Guest Blog Article from Julie Nielsen Cabitto

I wrote a blog post about my story w/ PP if anyone is interested. It is also a thank you to Susan Q Knittle Hunter for helping me understand better. I have worked on two family history blogs for awhile. A lot of friends asked me to start a blog about how I deal with day to day stuff with me & my kids having health problems. I recently started that blog. (Note: I do feel amateur) My health slowed me down from posting as often as I wished. No adds, just me sharing what people ask me a lot about. I will write a review on Amazon very soon for Susan's books. Here's the longer version to my friends, family & any of you wanting to see. (post today: 17 Jun 2015)


Wednesday, June 17, 2015
Trying to balance my life-Periodic Paralysis!

Throughout the last 2 years, whenever I had really bad days, I went to read stories or books about people with mobility handicaps. Especially paraplegics, because I often test paralyzed from the waist down. I don't read them to feel sorry for myself, or to convince myself it could be worse. I have only one motive: to look for ideas on how they adapted to life, to see how they accomplish day to day stuff. About 2 months ago on one of my really bad days, I saw a book about periodic paralysis, written by Susan Q. Knittle-Hunter and her husband Calvin Hunter. I was intrigued because my neurologist said 15 years ago my body looked and acted like Periodic Paralysis. It was the first thing my doctor suspected. He was very surprised when my potassium levels and EMG test were normal. So it was dismissed that I didn't have that. But I figured since my body was so similar to it, I might get some ideas. I downloaded the sample onto my kindle. I was so amazed, I knew I wanted to buy a copy! Usually I get my books on Kindle, but this time I wanted a paperback book to write in, notate and easily show my family. The first thing that amazed me, was Susan said many people have normal EMG's and normal potassium levels in between episodes. That was the only two reasons I wasn't diagnosed with it!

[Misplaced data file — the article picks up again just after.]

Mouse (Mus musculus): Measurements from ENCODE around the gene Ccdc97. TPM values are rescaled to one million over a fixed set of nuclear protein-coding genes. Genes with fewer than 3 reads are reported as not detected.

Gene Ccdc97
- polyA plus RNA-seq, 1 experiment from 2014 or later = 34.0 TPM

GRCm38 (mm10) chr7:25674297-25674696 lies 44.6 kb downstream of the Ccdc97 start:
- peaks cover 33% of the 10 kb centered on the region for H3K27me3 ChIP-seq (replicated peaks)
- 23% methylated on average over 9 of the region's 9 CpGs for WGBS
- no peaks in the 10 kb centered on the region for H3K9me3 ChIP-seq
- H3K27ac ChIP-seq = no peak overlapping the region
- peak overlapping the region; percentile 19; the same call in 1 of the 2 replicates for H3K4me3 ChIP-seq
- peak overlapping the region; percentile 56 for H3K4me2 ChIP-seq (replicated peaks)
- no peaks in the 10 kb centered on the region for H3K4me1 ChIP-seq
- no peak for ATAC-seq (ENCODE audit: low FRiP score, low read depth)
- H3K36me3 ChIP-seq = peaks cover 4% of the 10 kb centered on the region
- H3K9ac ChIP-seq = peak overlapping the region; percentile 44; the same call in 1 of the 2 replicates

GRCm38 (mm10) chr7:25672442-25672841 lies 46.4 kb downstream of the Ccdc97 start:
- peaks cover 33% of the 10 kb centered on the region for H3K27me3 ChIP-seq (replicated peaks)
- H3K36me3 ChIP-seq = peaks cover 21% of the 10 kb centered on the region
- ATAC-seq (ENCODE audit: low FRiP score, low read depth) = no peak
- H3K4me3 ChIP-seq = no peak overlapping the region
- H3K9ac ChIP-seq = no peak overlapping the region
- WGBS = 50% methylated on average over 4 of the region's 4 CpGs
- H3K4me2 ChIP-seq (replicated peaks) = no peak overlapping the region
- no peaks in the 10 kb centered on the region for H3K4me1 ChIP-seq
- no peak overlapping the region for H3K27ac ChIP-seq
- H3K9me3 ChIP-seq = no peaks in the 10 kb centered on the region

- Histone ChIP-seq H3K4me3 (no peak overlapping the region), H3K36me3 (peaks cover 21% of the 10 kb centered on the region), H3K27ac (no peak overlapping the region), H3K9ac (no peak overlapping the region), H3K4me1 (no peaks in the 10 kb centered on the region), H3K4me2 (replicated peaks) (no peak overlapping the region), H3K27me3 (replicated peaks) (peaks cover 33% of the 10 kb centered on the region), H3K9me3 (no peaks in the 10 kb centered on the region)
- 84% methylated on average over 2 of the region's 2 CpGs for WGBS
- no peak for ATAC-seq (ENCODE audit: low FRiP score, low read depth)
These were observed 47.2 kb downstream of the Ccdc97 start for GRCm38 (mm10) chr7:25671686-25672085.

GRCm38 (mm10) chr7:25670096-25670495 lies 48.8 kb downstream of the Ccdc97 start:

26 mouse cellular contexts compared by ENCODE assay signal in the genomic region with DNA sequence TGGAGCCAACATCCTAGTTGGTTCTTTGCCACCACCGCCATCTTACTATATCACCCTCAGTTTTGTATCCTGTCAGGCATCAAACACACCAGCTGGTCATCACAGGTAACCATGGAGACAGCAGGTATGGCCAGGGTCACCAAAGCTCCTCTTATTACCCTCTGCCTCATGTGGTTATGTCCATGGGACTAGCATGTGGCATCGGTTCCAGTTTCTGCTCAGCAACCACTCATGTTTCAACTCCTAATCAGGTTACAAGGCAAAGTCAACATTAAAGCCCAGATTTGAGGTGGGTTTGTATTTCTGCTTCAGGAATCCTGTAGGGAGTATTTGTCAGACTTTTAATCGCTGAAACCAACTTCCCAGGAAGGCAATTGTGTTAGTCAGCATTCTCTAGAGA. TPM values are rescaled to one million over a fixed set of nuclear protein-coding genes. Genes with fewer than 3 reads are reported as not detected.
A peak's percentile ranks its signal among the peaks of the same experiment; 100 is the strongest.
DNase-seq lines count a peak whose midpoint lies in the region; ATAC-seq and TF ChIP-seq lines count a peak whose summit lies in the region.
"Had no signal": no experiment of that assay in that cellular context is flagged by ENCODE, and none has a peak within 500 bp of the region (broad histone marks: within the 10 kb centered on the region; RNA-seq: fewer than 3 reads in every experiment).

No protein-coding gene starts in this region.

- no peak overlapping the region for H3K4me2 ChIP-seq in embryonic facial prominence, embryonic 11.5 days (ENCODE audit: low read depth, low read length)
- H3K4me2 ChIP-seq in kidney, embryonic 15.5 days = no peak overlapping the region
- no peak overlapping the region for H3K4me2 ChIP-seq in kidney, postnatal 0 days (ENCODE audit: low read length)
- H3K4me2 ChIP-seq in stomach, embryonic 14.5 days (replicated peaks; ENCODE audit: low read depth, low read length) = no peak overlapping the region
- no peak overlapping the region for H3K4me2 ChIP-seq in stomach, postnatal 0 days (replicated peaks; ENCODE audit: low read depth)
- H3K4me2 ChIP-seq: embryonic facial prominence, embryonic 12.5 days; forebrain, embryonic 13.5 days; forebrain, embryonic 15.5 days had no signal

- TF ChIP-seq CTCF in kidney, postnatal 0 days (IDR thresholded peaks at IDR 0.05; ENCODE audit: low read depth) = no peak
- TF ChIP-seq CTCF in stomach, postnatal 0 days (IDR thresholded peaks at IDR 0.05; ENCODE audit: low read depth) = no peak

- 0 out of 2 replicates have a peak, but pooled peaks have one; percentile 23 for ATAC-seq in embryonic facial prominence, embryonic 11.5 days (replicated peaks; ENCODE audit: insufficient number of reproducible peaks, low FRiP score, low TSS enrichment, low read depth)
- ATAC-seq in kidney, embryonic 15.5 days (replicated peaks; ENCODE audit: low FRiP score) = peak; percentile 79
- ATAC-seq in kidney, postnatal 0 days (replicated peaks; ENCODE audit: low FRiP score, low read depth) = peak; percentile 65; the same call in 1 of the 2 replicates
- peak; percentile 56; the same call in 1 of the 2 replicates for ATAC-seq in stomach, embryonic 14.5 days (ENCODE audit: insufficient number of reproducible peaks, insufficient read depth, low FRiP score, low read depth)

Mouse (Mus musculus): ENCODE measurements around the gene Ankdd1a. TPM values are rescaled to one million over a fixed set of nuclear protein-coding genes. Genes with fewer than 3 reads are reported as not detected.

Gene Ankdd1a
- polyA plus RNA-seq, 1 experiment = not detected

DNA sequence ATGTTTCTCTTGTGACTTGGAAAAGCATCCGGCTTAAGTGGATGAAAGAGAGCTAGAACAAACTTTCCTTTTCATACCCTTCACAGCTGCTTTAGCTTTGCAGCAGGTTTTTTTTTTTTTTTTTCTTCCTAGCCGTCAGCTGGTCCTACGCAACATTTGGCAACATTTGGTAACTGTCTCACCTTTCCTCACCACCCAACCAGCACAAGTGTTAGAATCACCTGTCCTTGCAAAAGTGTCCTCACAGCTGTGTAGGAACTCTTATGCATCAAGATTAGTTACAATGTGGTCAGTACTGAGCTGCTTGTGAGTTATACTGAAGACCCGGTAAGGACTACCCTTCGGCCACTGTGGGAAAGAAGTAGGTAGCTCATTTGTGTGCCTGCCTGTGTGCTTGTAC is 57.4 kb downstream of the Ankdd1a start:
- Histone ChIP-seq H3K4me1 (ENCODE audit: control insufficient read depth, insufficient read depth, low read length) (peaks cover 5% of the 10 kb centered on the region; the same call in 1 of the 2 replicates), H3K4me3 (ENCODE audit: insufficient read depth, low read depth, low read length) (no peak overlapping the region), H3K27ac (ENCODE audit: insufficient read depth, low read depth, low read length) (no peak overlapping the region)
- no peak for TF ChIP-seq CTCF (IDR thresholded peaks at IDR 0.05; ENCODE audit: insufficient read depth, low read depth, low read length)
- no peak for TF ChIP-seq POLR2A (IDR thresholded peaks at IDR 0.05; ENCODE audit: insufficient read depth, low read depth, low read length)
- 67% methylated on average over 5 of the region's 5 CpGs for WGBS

I spent a few days reading all I could in the book, on the website, and other websites. I watched videos of people having episodes. Their episodes all looked like mine! I decided I needed to compile some evidence to convince doctors. This is really rare, estimated 1 in 100,000, according to NIH. I thought of 8 ER/hospital visits that my potassium could have been really low, based on symptoms I was now realizing were related to severe K+ (potassium) deficiencies. I got back lab reports on 24 visits. The crazy thing is, my potassium was only checked during 2 hospital visits! My neurologist told me that because I'm considered a "neuro patient" with my complicated migraines, spasticity, mobility issues, had a TIA and probably have petite seizures, that my K+ should always be checked as a standard hospital lab. I created a chart with the date of all labs I had records for, the reason they were asked for, if they checked K+, and the K+ results. Out of 29 labs (during abt 15 years), my potassium was only checked 8 times! Three times by a doctor which K+ was a routine lab for him.  Of the 8 labs, half were low enough to be called hypokalemia (low potassium, 3.5 or lower). I also discovered that the DNA tests from places like Ancestry.com and 23andme have shown genetic mutations on a few known chromosomes for Periodic Paralysis. I ordered a test and recently got my results, showing I do have those same DNA markings. There is a 500$ genetic test, just for Periodic Paralysis, but I wasn't ready for that cost. (not covered by insurance)